Bluehanded participated online at Denim Days Festival 2020 again this year. Was great to join other participants of the event on line and look forward to next year when we can all be together again. The festival is in conjunction with Kingpins Show where the denim industry gathers together to meet, see what is new and interact with the trade and denim lovers.
Bluehanded shared their story of how they discovered the ancient Katazome craft and how they brought it to the west.
“I was rummaging around the demolished Hutong alley towns of Shanghai when I came upon a wrap cloth of blue and white fabric that really grabbed me,” reminisces founder John Abbate. With the help of locals, he identified the cotton cloth as Lan Yin Hua Bu (blue-printed flower cloth), an artisanal indigo textile that is hand-dyed using ancient scrape-paste and resist printing techniques. The fabric is perhaps better known in Japanese as Katazome, though the craft originates in China, where it was established some 800 years ago.
Further investigation led Abbate to a village, 2 hours by bus and then another hour by car from Shanghai, where the fabric is still made today. There he met an Indigo Master a textile artisan so highly skilled he’s been recognised as a “living treasure” by the Chinese government. The Master and his family have worked from a barn next to his house for decades, handcrafting textiles from scratch using natural, locally sourced natural calico cotton and ingredients – from indigo plants to the soybean paste used in the printing process. “I’m incredibly lucky to be working with my Master – he makes all fabrics for Bluehanded, adhering to the labor-intensive tradition yet offering flexibility within his parameters,” explains Abbate, emphasising that he too wants to avoid tampering with the centuries-old method. “My aim with the company is to help preserve the culture around these authentic textiles,” he says. “To me, the combination of natural ingredients and slow production method entirely carried out by hand represents true luxury. I want to inspire designers to discover the fabric’s versatility and sustainability credentials.”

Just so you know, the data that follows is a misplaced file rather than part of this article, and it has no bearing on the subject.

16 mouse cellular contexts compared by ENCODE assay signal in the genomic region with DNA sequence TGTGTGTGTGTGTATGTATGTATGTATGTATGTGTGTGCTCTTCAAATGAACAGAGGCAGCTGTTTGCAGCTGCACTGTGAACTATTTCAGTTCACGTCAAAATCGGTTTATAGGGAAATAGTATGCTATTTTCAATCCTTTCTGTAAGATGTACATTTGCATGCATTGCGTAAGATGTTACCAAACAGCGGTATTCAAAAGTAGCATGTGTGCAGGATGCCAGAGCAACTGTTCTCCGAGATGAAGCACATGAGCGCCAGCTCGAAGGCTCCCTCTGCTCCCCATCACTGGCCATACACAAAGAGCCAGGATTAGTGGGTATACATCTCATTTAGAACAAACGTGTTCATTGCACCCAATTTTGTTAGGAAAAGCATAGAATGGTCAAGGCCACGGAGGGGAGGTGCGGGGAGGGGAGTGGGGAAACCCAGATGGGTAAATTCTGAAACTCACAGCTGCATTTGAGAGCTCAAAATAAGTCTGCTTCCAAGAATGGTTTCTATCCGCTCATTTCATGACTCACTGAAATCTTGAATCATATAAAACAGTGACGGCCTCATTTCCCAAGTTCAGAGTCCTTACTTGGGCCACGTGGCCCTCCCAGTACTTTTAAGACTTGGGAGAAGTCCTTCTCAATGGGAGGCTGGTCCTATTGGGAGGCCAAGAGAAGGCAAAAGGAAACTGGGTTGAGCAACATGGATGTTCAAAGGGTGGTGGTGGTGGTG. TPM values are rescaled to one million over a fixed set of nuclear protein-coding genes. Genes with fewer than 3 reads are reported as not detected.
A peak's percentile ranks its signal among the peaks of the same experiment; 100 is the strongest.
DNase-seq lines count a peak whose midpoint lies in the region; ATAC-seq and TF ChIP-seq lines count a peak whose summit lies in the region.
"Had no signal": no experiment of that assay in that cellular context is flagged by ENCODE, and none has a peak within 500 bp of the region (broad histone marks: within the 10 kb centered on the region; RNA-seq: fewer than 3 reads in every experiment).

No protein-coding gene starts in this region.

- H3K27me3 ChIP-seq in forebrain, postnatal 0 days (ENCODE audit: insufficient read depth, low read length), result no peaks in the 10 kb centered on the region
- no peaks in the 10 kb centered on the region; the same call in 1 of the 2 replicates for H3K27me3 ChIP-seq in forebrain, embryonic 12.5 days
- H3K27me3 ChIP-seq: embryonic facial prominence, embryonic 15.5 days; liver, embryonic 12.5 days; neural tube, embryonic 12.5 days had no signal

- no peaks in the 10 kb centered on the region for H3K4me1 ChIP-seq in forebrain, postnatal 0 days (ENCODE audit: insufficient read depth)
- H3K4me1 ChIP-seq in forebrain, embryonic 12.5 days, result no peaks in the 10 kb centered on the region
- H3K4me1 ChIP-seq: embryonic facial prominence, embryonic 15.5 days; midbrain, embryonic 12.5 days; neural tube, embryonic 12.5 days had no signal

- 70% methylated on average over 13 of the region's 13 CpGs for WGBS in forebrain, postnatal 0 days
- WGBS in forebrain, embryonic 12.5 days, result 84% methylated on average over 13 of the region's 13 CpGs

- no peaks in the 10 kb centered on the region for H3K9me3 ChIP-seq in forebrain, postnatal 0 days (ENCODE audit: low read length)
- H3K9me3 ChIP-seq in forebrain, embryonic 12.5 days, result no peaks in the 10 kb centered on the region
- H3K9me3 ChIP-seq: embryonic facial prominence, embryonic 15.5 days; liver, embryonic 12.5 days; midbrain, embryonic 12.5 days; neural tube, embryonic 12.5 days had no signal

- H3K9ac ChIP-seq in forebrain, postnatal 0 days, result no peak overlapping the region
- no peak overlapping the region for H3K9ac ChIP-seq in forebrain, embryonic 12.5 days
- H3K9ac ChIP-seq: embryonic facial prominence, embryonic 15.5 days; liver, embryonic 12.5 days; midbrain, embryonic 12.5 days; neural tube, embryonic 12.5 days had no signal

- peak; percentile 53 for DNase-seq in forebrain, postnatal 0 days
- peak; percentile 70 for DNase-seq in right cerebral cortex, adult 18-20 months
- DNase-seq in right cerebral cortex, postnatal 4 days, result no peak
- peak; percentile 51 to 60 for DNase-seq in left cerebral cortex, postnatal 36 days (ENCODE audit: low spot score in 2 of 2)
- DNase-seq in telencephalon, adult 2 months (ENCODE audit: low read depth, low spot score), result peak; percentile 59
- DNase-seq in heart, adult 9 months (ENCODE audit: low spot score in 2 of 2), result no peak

Ways in which Abbate and the Master have been able to update their offerings to suit contemporary use include extending the traditional width of 82cm to 106 cm – this is as far as the arm will stretch when applying the soybean paste in the printing process. The creative pair has also developed lighter shades of indigo than the traditional midnight blue. The quality, longevity and intensity of the indigo is so good that a different formula and dye vat had to be made for these lighter hues. Designers are invited to send their own natural fibre fabric – or even whole garments – to be printed, opting either for one of the Master’s many prints or submitting their own design, which they will cut out using the traditional stencil pattern method. “Recently, Alister Shapley designed a minimal concentric circle-based pattern that worked really well, while Donovan Love sent a bunch of sweatshirts to have printed and dyed – they sold out instantly in his Truman Brewery shop in London,” says Abbate, who’s currently looking for a sales agent to help him introduce the fabric to a larger pool of designers and brands.
If opting for Bluehanded’s 100% cotton, hand-dyed natural indigo fabric by the meter, beside the solid midnight blue and lighter shade, there are some 50 patterns to choose from – from flowers and horses to more graphic variants. Rolls are sold with 7.5 meters of material as this is the max measurement when hanging the textile to dry in the sun. Bluehanded offers small minimums – as little as one roll can be ordered. “The Master and I communicate in straightforward terms,” says John. “I send him a Wechat message (China’s WhatsApp equivalent) with and order and he replies with a thumbs up and off he goes to tend to his craft.”
One has to appreciate these artisanal natural dyed fabrics. Check out the video link to the fabrication process.
The textiles are used for fashion apparel and home such as cushions, bedspreads, headboards, wall covering, window treatment and table linen. For upholstery it can be used on the backs and sides of armchairs and ottomans.
The fabrics you saw in the sample book are made with traditional methods that date back 800 years. The patterns are created with a resist paste technique using natural soybean and rock lime. The ethical and sustainable fabrics use ingredients that are locally grown and sourced.
We have many patterns that can be made to order and we have some limited stock here in London. Lead time is normally only 6 to 8 weeks for any of the patterns with a MOQ of 1 roll (7.5m). We are now also able to produce simple patterns at 110cm wide in addition to our standard 82cm wide, which is the reach that the paste can be normally spread by hand.
As the designs are paper template hand cut you may also design your own exclusive patterns with a small MOQ of 1 roll. All the blue and white patterns come in deep indigo or a light dye shade, especially developed by our Indigo Master. Our indigo is of very high quality, using a natural indigo dyeing vat that has been in continuous use for over 20 years.
We also have a limited selection of vintage indigo fabrics that we usually sell exclusively at the Denim Days Festival in Amsterdam but have put them on line here . https://www.bluehanded.co.uk/index.php/product-category/home-collection/home/
Please do not hesitate to contact John at email@example.com should you have any questions.
Look forward to helping you offer your clients a unique and artisanal material that can be an alternative to mass production. We are part of the slow fashion and responsible interior design movements.
We thank Denim Days Online Festival 2020 for organising the online event and look forward to next years!